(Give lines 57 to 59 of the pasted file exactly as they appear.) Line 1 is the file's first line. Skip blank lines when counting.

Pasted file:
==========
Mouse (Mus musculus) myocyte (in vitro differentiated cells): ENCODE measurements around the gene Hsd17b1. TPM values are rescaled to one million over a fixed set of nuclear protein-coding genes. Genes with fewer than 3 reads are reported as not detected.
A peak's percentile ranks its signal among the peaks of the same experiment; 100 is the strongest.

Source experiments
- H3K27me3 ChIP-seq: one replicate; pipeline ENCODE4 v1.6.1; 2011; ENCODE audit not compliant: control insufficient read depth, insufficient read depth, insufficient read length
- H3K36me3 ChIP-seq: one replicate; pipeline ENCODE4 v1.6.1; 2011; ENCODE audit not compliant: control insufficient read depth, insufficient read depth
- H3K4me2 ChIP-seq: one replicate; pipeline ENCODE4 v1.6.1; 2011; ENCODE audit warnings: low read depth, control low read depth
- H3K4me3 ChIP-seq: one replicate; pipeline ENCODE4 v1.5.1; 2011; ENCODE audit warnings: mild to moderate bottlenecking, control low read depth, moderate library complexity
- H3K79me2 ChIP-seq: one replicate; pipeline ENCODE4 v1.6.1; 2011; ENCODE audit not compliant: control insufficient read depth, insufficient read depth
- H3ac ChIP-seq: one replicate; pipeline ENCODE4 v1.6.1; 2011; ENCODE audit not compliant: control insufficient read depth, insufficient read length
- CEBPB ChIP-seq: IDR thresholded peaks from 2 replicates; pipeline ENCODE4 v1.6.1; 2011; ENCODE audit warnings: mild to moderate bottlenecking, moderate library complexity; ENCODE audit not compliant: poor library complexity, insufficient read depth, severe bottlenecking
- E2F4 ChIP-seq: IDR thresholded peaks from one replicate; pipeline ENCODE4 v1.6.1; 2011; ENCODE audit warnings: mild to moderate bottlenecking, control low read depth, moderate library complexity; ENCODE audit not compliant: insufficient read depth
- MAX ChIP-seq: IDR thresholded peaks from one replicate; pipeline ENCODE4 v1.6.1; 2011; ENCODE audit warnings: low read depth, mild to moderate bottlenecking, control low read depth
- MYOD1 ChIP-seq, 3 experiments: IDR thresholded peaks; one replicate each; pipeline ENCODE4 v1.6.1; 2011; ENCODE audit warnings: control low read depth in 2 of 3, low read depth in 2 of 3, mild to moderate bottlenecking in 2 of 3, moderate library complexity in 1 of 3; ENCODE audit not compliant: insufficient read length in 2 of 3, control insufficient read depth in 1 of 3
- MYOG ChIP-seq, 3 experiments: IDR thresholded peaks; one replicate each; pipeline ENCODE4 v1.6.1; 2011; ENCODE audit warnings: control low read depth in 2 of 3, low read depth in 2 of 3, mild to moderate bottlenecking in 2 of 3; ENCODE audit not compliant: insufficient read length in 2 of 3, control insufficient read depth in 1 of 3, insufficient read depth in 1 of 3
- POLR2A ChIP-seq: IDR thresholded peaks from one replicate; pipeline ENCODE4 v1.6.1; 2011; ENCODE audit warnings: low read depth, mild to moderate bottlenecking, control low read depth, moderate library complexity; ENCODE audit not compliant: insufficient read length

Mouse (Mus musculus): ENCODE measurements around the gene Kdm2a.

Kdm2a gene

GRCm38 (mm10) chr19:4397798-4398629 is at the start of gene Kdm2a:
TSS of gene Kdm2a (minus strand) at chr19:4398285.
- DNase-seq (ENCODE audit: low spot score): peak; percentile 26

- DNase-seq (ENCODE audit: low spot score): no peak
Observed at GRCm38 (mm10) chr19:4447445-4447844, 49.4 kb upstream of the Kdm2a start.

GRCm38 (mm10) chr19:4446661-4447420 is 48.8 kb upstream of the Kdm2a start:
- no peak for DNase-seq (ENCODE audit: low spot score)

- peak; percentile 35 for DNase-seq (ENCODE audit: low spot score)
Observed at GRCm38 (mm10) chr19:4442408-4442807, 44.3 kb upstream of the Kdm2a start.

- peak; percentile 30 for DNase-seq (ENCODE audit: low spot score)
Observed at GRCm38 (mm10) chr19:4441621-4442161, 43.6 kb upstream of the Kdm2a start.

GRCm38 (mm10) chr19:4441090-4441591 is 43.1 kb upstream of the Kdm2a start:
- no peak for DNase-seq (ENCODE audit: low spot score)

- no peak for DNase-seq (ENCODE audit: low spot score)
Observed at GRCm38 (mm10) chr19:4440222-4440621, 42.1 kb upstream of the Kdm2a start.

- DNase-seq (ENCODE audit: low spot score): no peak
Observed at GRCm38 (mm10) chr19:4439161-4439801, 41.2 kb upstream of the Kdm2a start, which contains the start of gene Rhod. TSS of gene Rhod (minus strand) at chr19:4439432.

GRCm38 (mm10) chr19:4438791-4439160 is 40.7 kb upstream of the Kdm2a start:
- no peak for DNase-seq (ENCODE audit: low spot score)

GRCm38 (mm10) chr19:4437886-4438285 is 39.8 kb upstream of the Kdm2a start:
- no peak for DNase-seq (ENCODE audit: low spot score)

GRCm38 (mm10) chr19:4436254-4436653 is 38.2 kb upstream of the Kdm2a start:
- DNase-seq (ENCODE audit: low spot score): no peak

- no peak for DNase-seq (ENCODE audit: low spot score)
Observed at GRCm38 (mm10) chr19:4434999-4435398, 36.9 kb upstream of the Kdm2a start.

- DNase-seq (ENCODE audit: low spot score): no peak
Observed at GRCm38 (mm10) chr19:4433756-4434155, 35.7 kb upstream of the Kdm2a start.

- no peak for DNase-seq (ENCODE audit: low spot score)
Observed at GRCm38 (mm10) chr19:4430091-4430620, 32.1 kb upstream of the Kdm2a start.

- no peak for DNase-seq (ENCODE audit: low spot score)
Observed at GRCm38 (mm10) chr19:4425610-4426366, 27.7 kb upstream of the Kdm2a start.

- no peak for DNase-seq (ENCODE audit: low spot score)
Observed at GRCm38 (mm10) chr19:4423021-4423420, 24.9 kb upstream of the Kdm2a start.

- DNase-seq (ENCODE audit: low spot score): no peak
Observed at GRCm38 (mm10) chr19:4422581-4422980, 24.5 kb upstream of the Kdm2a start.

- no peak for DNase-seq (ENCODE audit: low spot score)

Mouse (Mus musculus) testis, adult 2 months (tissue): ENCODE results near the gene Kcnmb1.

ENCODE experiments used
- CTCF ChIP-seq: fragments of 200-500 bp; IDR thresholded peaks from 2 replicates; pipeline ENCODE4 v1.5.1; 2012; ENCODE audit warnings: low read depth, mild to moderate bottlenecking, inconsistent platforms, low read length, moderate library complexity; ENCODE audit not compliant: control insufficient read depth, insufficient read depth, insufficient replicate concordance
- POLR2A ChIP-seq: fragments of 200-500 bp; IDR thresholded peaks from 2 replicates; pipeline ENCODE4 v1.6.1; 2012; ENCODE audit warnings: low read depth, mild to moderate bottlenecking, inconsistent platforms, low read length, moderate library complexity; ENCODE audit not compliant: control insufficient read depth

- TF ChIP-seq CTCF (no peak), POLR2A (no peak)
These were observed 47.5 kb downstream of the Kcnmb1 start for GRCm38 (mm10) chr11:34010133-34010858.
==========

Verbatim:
- POLR2A ChIP-seq: fragments of 200-500 bp; IDR thresholded peaks from 2 replicates; pipeline ENCODE4 v1.6.1; 2012; ENCODE audit warnings: low read depth, mild to moderate bottlenecking, inconsistent platforms, low read length, moderate library complexity; ENCODE audit not compliant: control insufficient read depth

- TF ChIP-seq CTCF (no peak), POLR2A (no peak)
These were observed 47.5 kb downstream of the Kcnmb1 start for GRCm38 (mm10) chr11:34010133-34010858.